This idealism, however, can create issues for Counselors.  They can crack under pressure, avoid risks, disengage, disappear without notice, and grow frustrated with conflict.  Counselors don’t want to leave anyone out, behind, or down.

Every great and working eldership will include each of these personalities. 

We need Game Show Hosts to lighten the mood, inspire change and motivate people.  We need Chefs to craft vision, challenge assumptions and move the church forward.  We need Stage Managers to monitor change, calculate risks and create concrete plans. We need Counselors to resolve conflicts, show compassion and generate interaction. 

No one style is better than another and like the parts of the human body, every personality contributes something to the cause.  One final thought: an eldership that’s top-heavy in one style will prove dysfunctional. 

Too many Chefs spoil the broth (as every chef prefers their own agenda).  With too many Game Show Hosts, nothing will get done (since detailed plans and deadlines are necessary for success).  Too many Stage Managers will stall the organization (because every stage manager wants everything “perfectly perfect”).  Too many Counselors and there will be chaos (as consensus rule is naturally messy). 

The best eldership will feature all four styles. 

And that’s a winning combination.

Elders Resolve Conflict

by Rick Grover

Over the past six years, our congregation has gone through more than its fair share of change, disappointment, loss, and now renewal.  And through it all, our elders have remained united. We had to acknowledge our own mistakes and failures as leaders, the changing context of our church family, and the role of the Holy Spirit in guiding us through the murky water of conflict.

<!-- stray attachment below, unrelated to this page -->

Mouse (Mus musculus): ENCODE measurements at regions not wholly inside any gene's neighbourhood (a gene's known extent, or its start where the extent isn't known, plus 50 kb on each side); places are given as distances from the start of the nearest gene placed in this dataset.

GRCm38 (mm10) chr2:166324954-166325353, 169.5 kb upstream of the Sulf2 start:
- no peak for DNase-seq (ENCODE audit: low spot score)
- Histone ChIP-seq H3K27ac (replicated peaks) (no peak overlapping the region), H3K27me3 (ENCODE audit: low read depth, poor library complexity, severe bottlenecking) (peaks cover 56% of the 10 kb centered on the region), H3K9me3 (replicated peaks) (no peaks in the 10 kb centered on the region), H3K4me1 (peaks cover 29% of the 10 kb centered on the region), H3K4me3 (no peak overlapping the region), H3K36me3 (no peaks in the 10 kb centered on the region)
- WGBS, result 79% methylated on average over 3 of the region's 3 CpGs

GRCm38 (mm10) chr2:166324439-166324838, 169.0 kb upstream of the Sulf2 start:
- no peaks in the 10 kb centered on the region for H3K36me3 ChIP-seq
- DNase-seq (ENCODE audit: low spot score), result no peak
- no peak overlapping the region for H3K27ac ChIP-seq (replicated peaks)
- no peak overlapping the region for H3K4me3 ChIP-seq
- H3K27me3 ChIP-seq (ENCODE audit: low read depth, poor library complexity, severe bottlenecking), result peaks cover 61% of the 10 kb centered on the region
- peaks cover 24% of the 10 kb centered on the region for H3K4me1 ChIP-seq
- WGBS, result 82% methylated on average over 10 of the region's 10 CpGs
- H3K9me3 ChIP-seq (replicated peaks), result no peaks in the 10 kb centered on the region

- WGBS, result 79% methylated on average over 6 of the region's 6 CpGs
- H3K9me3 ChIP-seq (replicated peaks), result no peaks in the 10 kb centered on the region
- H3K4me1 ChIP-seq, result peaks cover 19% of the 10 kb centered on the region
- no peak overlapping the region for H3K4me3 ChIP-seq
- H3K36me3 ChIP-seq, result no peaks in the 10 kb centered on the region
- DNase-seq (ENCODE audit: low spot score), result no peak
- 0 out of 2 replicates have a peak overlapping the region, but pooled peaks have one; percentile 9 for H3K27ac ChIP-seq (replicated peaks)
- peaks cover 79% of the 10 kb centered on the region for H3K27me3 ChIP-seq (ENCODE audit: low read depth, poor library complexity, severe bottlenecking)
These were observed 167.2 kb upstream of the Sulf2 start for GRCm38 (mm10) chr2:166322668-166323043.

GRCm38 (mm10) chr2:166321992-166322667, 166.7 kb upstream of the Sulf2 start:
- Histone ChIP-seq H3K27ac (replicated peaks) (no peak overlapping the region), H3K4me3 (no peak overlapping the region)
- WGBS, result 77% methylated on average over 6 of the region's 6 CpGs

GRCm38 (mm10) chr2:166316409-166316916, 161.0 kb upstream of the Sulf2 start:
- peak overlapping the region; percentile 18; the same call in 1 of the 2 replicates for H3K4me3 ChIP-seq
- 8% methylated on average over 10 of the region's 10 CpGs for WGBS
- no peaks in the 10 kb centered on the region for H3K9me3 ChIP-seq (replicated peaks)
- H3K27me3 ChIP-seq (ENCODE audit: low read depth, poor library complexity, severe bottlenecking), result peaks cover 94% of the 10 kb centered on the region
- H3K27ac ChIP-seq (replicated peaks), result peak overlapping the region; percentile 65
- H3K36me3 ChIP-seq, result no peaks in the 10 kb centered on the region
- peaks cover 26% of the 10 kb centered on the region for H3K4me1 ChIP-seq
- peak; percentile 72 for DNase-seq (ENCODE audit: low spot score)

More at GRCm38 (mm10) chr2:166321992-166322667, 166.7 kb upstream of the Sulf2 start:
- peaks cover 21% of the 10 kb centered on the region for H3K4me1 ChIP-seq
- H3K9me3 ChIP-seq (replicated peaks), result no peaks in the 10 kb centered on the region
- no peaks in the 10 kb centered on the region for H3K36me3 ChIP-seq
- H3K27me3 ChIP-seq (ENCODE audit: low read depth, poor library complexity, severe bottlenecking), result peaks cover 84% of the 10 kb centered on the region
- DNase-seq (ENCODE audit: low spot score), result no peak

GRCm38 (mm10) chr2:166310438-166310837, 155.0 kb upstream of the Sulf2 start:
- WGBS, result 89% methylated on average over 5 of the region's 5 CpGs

In the midst of everything, we discovered that our congregation was not equipped to handle conflict in healthy ways.  We had the typical “fight or flight syndrome” rather than the “share and care syndrome” of working through conflict.  We learned that there are four basic reactions to church conflict that, if not addressed, can lead to greater infighting and division. 

Some church members avoid conflict because they see it as an evil rather than an opportunity.  Thus, rather than deal with conflict, they respond with spiritual platitudes such as, “We don’t need to discuss this any further.  We just need to be on our knees and pray that God will convict the hearts (of those with whom we disagree).”  It’s hard to argue with someone’s conviction to pray, but prayer should never be used as an excuse not to deal with real issues. 

Whether in marriage or ministry, some Christians take the ostrich approach and want to bury their heads in the sand.  Elderships can be on a dangerous path of disarray if they are unwilling to go through the tunnel of conflict.  As I’m sure you’ve heard before, “Facts are your friends,” even if those facts are not very encouraging. 

This is the “frog in the kettle,” where churches are facing significant problems, but elders are still living in the glory days and not in current reality.  When elders trivialize conflict, factions, or divisions, they are playing into the hands of the enemy.  We should never make a mountain out of a molehill, but too many unaddressed molehills can trip up an eldership and congregation.